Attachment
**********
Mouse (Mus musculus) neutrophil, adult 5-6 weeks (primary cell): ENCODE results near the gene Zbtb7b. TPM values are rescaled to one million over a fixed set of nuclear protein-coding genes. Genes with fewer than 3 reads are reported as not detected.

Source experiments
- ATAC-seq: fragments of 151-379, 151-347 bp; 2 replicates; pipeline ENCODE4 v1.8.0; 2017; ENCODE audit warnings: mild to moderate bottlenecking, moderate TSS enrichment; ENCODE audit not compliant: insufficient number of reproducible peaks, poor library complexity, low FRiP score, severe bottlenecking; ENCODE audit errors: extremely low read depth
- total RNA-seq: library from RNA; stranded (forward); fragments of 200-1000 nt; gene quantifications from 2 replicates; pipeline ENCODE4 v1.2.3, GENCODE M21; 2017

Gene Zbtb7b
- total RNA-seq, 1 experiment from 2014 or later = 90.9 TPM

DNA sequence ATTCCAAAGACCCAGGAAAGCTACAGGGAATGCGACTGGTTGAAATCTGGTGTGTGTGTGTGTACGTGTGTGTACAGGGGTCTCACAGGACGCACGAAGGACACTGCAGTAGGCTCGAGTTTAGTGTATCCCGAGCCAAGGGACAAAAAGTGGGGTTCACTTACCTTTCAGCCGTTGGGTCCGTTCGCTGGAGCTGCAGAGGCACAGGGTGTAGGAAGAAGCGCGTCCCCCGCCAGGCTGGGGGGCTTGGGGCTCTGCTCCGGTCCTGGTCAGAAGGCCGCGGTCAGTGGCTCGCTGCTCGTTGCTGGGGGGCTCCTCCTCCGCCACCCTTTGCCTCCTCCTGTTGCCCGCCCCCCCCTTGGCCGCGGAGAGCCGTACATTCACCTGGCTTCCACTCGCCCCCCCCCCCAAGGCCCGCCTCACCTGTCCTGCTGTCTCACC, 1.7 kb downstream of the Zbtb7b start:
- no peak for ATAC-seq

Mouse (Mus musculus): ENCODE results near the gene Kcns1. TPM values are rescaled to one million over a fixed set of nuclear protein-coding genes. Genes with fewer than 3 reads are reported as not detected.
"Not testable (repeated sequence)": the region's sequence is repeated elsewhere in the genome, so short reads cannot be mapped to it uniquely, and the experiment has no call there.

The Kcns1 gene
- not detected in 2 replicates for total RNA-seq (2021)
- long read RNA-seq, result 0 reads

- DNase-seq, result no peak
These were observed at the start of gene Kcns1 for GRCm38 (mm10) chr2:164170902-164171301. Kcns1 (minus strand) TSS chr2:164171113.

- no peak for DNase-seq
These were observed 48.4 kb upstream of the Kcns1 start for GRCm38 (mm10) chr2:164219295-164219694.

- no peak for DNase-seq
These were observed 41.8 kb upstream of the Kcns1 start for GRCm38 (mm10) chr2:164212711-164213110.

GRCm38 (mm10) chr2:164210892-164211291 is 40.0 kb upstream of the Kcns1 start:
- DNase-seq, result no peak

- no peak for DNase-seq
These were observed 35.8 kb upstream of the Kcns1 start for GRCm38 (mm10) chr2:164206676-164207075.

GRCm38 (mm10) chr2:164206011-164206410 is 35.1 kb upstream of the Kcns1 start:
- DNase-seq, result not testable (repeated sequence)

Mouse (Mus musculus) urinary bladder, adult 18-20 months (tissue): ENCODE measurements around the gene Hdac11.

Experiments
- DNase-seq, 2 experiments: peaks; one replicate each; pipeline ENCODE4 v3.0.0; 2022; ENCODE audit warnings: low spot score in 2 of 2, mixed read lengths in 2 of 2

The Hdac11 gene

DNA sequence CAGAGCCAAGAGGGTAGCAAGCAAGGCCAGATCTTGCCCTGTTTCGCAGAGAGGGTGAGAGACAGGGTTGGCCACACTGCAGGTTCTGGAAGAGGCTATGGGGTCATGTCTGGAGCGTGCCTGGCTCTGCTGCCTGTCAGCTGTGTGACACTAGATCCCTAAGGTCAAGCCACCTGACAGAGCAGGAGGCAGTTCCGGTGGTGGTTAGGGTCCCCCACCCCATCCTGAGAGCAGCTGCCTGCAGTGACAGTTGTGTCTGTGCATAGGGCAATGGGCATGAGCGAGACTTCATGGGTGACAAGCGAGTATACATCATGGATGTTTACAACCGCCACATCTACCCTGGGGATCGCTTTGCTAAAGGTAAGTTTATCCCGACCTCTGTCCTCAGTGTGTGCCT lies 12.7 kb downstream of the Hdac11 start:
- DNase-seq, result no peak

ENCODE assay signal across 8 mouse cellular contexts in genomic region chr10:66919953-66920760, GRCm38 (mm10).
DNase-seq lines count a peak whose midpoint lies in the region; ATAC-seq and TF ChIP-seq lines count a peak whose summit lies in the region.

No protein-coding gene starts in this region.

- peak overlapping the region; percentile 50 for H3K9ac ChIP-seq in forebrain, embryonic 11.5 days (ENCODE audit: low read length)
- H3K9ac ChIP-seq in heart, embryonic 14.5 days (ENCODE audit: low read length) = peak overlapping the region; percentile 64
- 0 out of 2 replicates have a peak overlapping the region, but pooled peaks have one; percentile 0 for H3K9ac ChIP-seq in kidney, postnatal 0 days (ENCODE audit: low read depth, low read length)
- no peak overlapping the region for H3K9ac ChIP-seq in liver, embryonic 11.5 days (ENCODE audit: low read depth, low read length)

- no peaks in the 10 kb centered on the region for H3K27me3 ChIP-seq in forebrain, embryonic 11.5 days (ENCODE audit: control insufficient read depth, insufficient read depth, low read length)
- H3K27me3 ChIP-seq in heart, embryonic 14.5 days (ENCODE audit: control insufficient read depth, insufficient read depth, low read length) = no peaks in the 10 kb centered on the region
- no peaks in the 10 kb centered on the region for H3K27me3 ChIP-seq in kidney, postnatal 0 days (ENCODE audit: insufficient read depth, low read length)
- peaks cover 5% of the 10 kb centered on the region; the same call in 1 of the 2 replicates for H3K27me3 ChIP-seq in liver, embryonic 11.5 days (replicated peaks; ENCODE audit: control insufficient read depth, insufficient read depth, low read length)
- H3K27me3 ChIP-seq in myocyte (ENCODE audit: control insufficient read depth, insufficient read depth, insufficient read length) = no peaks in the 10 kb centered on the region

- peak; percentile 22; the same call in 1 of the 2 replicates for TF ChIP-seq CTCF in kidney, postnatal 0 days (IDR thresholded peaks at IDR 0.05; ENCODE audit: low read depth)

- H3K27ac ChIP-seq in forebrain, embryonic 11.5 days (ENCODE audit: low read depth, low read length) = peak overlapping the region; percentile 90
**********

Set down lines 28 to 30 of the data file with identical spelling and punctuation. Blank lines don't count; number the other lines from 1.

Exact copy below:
- DNase-seq, 2 experiments: peaks; one replicate each; pipeline ENCODE4 v3.0.0; 2022; ENCODE audit warnings: low spot score in 2 of 2, mixed read lengths in 2 of 2

The Hdac11 gene

DNA sequence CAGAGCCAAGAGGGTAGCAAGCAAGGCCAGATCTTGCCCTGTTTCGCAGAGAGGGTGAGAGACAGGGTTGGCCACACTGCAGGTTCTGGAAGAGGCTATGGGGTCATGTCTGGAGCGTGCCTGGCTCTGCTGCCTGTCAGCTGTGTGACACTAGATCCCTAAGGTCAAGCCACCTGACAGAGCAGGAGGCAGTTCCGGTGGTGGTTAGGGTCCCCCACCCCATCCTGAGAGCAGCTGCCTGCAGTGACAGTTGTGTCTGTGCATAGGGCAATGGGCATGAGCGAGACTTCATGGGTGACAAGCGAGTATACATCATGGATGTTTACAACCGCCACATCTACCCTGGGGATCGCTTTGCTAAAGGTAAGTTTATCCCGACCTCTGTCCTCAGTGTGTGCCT lies 12.7 kb downstream of the Hdac11 start: